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Of late, Wiest has portrayed the role of ‘Winnie’ in Samuel Beckett’s ‘Happy Days,’ for the ‘Yale Repertory Theater,’ in 2016 and has reprised the role for ‘Theater for A New Audience’ in 2017. She worked as a visiting teacher with the first year students at ‘Columbia University,’ on selected plays of Anton Chekhov and Arthur Miller.
Wiest essayed important supporting roles in the movies ‘Don in Real Life’ (2007), and ‘Synecdoche, New York,’ (2008). The 2010 movie ‘Rabbit Hole,’ which premiered at the ‘Toronto International Film Festival,’ had Wiest playing the role of Nicole Kidman’s mother. Her other recent movies are ‘Darling Companion’ (2012), ‘The Humbling’ (2014), ‘Five Nights in Maine’ (2015), and ‘Sisters’ (2015). She appears in a light role in the sitcom ‘Life in Pieces’ (2015–present).
The theater production that brought her massive fame and won her awards was Tina Howe’s ‘The Art of Dining’ (1978–1980). The other significant plays in which she essayed leading roles were ‘The Dybbuk,’ ‘Heartbreak House,’ ‘Ashes,’ and ‘Othello’ (1982).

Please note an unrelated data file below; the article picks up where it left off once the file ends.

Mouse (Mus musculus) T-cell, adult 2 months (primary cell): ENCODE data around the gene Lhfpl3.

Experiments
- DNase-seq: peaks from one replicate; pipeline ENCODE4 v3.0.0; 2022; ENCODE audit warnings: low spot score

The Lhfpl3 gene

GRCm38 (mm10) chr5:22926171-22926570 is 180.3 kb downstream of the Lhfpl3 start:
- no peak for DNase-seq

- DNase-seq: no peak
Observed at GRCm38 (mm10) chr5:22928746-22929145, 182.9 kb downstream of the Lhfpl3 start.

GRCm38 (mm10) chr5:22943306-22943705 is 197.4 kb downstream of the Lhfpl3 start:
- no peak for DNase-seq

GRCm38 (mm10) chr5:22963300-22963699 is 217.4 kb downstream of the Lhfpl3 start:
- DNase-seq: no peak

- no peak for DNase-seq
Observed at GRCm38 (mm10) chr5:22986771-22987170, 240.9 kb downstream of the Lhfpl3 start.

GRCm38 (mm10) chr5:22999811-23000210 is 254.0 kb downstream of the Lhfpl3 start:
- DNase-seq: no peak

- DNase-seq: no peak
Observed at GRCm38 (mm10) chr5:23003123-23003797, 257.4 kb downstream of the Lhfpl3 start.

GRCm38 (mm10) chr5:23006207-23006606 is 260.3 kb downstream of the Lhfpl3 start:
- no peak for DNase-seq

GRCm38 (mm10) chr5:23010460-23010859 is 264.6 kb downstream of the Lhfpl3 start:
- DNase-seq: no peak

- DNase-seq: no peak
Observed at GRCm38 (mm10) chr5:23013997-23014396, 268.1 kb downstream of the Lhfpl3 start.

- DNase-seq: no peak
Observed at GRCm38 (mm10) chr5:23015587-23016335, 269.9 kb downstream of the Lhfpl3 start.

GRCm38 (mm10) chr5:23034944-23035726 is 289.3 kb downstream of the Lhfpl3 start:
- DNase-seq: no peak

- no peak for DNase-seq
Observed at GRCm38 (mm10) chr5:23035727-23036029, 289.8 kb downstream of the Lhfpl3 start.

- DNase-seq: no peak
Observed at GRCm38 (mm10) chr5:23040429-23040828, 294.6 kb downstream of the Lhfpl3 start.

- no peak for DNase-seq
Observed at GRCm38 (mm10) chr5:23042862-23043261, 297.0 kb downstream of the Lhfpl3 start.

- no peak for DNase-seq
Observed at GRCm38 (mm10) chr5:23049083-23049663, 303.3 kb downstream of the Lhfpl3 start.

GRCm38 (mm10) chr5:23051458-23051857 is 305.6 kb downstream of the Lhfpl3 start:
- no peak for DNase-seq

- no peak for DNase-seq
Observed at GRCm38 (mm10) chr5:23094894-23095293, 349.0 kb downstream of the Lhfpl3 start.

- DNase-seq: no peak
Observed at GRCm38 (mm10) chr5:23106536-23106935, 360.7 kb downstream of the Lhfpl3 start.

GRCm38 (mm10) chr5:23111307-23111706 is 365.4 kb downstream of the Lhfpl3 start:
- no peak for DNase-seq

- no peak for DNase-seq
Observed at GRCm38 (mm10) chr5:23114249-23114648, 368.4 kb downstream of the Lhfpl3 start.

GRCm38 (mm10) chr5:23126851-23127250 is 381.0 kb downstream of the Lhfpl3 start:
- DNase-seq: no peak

The films that fetched her many major awards were ‘Hannah & Her Sisters’ (1986), ‘Bullets over Broadway’ (1994), ‘The Birdcage’ (1996), ‘A Guide to Recognizing Your Saints’ (2006), and ‘Synecdoche, New York’ (2008). Her noteworthy TV shows were ‘Road to Avonlea’ (1997), ‘The Blackwater Lightship’ (2004), and ‘In Treatment’ (2008–2009).
She received various nominations for her roles in ‘Independence Day’ (1983), ‘Radio Days’ (1987), ‘Parenthood’ (1989), ‘Edward Scissorhands’ (1990), ‘Practical Magic’ (1998), and ‘Rabbit Hole’ (2010). She also earned several nominations for her roles in TV films and series such as ‘The Simple Life of Noah Dearborn’ (1999), ‘Law & Order’ (2000–2002), and ‘In Treatment’ (2008–2009).
Awards & Achievements
For her critically acclaimed portrayal of an author, ‘Elizabeth Colt,’ in the Tina Howe play ‘The Art of Dining,’ Wiest won three awards, namely, the ‘Obie Award’ (1980), the ‘Theater World Award’ (1979–1980), and the ‘Clarence Derwent Award’ (1980).